Nissan has once again experimented with vehicle-to-energy-grid technology – a system that allows buildings to draw power from an electric car's battery pack – by powering 7-Eleven convenience stores in Japan, according to a report in Elektrek.
While most Nissan electric vehicles are only capable of drawing energy from a power outlet into their battery, vehicle-to-grid technology allows a building to draw power from a vehicle.
Battery packs taken from Nissan's electric Leaf model were repurposed for stationary use during the trial and supplied to 7-Eleven convenience stores in the Kanagawa Prefecture of Japan as as a proof-of-concept for the technology.
Perhaps most impressive about the system is that a vehicle – by use of a solar panel – can generate electricity to recharge the vehicle’s battery whilst also powering a building.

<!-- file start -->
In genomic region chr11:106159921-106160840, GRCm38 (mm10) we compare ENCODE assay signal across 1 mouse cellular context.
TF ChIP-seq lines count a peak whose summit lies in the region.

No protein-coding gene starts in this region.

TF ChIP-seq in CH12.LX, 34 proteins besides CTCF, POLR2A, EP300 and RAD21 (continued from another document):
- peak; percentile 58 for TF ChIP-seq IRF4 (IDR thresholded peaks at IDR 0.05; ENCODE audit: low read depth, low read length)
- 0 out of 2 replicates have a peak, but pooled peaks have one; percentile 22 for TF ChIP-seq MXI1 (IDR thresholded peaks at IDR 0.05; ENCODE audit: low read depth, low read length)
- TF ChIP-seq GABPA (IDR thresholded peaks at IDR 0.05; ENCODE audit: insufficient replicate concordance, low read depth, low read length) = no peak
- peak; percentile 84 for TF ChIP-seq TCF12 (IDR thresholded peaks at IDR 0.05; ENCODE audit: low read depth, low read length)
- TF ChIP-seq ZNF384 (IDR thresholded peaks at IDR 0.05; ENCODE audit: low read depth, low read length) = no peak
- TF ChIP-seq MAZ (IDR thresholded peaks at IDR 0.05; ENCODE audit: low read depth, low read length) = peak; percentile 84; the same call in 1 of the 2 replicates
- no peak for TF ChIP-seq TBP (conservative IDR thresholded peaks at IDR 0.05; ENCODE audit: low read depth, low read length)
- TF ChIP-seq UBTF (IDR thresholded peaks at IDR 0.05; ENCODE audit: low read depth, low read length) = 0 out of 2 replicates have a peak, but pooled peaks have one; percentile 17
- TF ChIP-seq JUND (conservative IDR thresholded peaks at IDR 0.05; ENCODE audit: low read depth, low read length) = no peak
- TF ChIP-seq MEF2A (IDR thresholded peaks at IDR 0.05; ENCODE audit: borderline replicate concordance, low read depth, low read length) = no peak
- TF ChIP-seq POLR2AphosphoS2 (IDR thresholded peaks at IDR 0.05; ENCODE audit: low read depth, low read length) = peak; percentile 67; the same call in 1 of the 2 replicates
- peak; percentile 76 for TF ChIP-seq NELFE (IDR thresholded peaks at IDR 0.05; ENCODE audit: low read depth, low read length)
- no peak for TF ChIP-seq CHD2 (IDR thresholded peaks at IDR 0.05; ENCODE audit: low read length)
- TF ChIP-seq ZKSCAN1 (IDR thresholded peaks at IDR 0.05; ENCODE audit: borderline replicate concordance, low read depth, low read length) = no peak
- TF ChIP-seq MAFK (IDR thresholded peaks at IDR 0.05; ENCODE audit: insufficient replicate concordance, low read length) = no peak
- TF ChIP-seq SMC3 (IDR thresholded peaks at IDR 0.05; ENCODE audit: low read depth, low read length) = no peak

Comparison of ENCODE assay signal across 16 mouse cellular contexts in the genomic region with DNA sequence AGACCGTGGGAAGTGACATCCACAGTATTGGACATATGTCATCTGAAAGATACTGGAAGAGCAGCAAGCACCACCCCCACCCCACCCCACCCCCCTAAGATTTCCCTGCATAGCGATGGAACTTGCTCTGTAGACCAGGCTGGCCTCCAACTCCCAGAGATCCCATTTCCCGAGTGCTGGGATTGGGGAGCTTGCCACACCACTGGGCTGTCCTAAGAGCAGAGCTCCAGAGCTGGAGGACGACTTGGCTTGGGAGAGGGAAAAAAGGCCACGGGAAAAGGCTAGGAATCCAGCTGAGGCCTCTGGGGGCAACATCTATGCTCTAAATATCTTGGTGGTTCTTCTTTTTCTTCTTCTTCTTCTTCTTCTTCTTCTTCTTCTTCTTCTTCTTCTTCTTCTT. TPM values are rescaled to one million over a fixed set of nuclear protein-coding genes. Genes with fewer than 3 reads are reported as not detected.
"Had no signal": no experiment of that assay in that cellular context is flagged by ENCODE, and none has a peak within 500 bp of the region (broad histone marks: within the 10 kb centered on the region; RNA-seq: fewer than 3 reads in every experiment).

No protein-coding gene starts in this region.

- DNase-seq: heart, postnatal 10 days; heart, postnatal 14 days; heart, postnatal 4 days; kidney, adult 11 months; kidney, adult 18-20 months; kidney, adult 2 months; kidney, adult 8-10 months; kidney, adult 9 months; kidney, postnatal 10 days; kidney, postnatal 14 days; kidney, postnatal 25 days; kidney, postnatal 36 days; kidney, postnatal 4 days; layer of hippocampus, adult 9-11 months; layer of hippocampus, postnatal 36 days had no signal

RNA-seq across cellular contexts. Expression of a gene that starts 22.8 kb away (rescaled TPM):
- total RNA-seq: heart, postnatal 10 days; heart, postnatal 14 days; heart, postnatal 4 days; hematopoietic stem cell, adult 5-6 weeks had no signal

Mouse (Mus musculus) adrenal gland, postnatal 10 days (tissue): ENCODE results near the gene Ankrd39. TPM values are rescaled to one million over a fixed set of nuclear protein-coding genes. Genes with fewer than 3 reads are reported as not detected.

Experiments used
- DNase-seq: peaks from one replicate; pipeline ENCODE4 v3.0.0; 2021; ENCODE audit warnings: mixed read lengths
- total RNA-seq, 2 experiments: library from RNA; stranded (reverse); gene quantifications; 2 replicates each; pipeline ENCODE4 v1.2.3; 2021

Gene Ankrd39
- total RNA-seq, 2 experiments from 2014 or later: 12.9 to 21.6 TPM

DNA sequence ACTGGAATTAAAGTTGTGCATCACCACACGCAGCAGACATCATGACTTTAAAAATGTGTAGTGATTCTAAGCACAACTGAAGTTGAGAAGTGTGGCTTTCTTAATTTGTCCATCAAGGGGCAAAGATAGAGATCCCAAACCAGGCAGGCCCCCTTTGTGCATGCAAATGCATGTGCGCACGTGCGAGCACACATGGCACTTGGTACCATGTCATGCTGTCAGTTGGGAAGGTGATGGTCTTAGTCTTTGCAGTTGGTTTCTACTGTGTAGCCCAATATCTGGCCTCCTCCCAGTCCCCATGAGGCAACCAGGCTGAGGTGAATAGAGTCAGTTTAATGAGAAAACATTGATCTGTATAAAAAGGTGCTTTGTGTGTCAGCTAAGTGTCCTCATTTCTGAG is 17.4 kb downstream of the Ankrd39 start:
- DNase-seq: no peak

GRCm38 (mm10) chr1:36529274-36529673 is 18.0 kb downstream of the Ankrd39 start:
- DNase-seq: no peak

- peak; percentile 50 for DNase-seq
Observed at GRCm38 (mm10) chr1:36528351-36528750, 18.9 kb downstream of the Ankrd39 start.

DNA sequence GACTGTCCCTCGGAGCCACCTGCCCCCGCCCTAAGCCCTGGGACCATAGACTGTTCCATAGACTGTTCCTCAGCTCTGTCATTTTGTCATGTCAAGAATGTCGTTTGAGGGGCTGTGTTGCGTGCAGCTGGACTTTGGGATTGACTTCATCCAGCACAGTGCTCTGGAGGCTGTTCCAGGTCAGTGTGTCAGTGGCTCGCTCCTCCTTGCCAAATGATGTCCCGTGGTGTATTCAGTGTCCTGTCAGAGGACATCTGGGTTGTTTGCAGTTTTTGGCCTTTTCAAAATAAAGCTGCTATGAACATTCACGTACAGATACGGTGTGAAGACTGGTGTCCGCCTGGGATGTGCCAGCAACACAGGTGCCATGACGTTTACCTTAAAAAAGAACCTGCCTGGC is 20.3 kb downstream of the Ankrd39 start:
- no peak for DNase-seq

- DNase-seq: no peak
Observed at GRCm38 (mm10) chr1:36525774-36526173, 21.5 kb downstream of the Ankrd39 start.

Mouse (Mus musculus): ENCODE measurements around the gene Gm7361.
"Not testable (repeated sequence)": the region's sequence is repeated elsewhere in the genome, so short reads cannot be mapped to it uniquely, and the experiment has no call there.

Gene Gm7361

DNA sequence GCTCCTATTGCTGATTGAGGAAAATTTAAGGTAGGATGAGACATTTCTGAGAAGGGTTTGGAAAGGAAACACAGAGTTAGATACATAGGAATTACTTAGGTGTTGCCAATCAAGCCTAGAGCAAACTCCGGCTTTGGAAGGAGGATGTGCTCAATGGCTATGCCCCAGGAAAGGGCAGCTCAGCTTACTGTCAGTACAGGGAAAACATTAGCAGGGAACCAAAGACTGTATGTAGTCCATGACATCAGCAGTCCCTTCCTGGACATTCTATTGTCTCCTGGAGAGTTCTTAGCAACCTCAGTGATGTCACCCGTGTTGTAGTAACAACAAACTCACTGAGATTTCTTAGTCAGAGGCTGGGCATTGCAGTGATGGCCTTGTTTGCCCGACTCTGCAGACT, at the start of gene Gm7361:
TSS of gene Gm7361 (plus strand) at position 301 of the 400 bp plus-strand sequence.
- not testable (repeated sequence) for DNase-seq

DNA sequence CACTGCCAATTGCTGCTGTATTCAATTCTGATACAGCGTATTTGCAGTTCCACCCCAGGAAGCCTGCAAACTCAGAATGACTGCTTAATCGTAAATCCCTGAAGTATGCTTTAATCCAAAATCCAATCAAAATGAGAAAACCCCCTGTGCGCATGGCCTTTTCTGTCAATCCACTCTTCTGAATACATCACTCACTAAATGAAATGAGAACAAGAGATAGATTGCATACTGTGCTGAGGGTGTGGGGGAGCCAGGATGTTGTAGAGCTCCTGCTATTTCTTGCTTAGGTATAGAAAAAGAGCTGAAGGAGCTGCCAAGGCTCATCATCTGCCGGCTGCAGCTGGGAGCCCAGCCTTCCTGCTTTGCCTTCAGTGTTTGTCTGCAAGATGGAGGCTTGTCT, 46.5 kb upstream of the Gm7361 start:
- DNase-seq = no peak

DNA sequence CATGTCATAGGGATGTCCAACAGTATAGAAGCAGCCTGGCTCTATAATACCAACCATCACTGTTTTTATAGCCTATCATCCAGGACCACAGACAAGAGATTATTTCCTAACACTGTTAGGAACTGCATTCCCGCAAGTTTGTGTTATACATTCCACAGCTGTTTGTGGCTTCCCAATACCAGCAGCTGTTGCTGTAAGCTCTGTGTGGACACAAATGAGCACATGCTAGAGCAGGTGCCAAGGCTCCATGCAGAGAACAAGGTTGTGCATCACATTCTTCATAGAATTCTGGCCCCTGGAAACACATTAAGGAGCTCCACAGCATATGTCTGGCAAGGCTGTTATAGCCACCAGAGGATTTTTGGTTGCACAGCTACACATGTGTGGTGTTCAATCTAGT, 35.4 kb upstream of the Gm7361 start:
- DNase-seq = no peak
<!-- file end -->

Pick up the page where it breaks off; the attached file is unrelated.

The technology is being developed to aid during natural disasters and subsequent power outages, with more than 8 million households in Japan having suffered loss of power in the last two years.
After Japan suffered an earthquake and tsunami in 2011, Nissan supplied 66 Leaf models to disaster-stricken areas to power essential buildings.
French marque – and affiliate brand of Nissan – Renault has also been developing vehicle-to-grid technology on a fleet of 15 of its electric Zoe models, however Renault’s efforts are more geared towards avoiding additional strain on a city’s power grid rather than powering buildings during an emergency.
Nissan expects its vehicle-to-grid technology to be commercially-available by the end of 2020.